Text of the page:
The source of the claimed IBM DS8000 performance numbers is not identified. Did they run their own tests? While I cannot tell, the VMAX may have been configured with 64 Fibre Channel 8Gbps host connections. In that case each channel is theoretically capable of supporting about 800 MB/s at 100% channel utilization. Multiplying 64 x 800MB/s = 51.2GB/s, so did EMC just do the performance comparison on the back of a napkin, assuming there are no other bottlenecks in the system? Even then, I would not round up 51.2 to 52!
- Response times were not identified. For random I/Os, response time is a very important metric. It is possible that the Symmetrix was operating with some resources at 100% utilization to get the highest GB/s result, but that would likely make I/O response times unacceptable for real-world random I/O workloads.
IBM and HDS have both published Storage Performance Council [SPC] industry-standard performance benchmarks. EMC has not published any SPC benchmarks for VMAX systems. If EMC is interested in providing customers with audited, detailed performance information along with detailed configuration information, all based on benchmarks designed to represent real-world workloads, EMC can always publish SPC benchmark results as IBM and other vendors have done. In past blog fights, EMC resorts to the excuse that SPC isn't perfect, but can they really argue that vague and unrealistic claims cited in its presentation are better?
The second graphic is so absurd, you would think it came directly from Larry Ellison at an Oracle OpenWorld keynote session. EMC is comparing a configuration with VMAX 40K plus an EMC VFCache host-side flash memory cache card to a configuration with an IBM and HDS disk system without host-side flash memory cache also configured. The comparison is clearly apples-to-oranges. Other disk system configuration details are also omitted.
FAST VP is EMC's name for its sub-volume drive tiering feature, comparable to IBM Easy Tier and Hitachi's Dynamic Tiering. The graph implies that IBM and HDS can only achieve a modest increment improvement from their sub-volume tiering. I beg to differ. I have seen various cases where a small amount of SSD on IBM DS8000 series can drastically improve performance 200 to 400 percent.
The "DBClassify" shown on the graph is a tool run as part of an EMC professional services offering called Database Performance Tiering Assessment, makes recommendations for storing various database objects on different drive tiers based on object usage and importance. Do you really need to pay for professional services? With IBM Easy Tier, you just turn it on, and it works. No analysis required, no tools, no professional services, and no additional charge!
- VFCache is an optional product from EMC that currently has no integration whatsoever with VMAX. A fair comparison would have included a host-side flash memory cache (from any vendor) when the IBM or HDS storage system was configured. Or leave it out altogether and just focus on the sub-volume tiering comparison.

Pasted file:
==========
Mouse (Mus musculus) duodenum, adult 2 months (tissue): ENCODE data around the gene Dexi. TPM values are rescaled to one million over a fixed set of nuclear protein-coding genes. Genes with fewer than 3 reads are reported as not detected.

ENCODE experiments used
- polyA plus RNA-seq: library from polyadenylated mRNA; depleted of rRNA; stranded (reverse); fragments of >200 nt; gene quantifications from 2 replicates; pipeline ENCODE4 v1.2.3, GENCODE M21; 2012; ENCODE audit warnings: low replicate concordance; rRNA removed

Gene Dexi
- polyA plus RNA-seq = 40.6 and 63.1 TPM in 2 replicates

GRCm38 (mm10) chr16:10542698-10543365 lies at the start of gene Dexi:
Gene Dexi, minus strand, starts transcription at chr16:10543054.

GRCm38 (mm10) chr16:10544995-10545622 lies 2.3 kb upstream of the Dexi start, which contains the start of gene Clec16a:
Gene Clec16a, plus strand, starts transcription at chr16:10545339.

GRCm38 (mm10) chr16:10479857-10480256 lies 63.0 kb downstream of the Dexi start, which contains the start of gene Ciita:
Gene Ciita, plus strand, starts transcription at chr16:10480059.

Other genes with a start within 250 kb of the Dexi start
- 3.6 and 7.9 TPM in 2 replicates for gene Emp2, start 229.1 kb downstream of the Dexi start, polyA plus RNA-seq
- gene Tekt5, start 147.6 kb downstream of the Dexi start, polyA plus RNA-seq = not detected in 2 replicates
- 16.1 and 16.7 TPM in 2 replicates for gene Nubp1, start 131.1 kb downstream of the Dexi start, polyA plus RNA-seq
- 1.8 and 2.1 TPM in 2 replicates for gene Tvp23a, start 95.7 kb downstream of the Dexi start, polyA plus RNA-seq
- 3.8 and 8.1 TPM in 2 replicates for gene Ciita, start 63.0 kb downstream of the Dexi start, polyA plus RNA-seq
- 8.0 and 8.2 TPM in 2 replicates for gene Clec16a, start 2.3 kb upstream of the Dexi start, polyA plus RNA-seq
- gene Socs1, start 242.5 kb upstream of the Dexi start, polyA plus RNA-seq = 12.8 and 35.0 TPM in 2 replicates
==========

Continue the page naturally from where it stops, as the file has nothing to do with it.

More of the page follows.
Keep in mind that EMC's VFCache supports only selected x86-based hosts. IBM has published a [Statement of Direction] indicating that it will also offer this for Power systems running AIX and Linux host-side flash memory cache integrated with DS8000 Easy Tier.
I feel EMC's claims about IBM DS8000 performance are vague and misleading. EMC appears to lack the kind of technical marketing integrity that IBM strives to attain.
Since EMC is not able or willing to publish fair and meaningful performance comparisons, it is up to me to set the record straight and point out EMC's failings in this matter.
Reminder: It's not to late to register for my Webcast "Solving the Storage Capacity Crisis" on Tuesday, September 25. See my blog post [Upcoming events in September] to register!
technorati tags: IBM, DS8000, DS8800, HDS, VSP, EMC, VMAX, Symmetrix, VFCache, Easy Tier, FAST VP
"Politics makes strange bedfellows."
--- Charles Dudley Warner
In my September 2007 post [Supermarkets and Specialty Shops], I explain that there are two kinds of clients:
- Those that prefer to work with one-stop shopping of an IT Supermarket, with companies like IBM, HP and Dell who offer a complete set of servers, storage, switches, software and services, what we call "The Five S's".
- Those that perfer shopping for components at individual specialty shops, like butchers, bakers, and candlestick makers, hoping that this singular focus means the products are best-of-breed in the market. Companies like HDS for disk, Quantum for tape, and Symantec for software come to mind.
My how the IT landscape for vendors has evolved in just the past five years! Cisco starts to sell servers, and enters a "mini-mall" alliance with EMC and VMware to offer vBlock integrated stack of server, storage and switches with VMware as the software hypervisor. For those not familiar with the concept of mini-malls, these are typically rows of specialty shops. A shopper can park their car once, and do all their shopping from the various shops in the mini-mall. Not quite "one-stop" shopping of a supermarket, but tries to address the same need.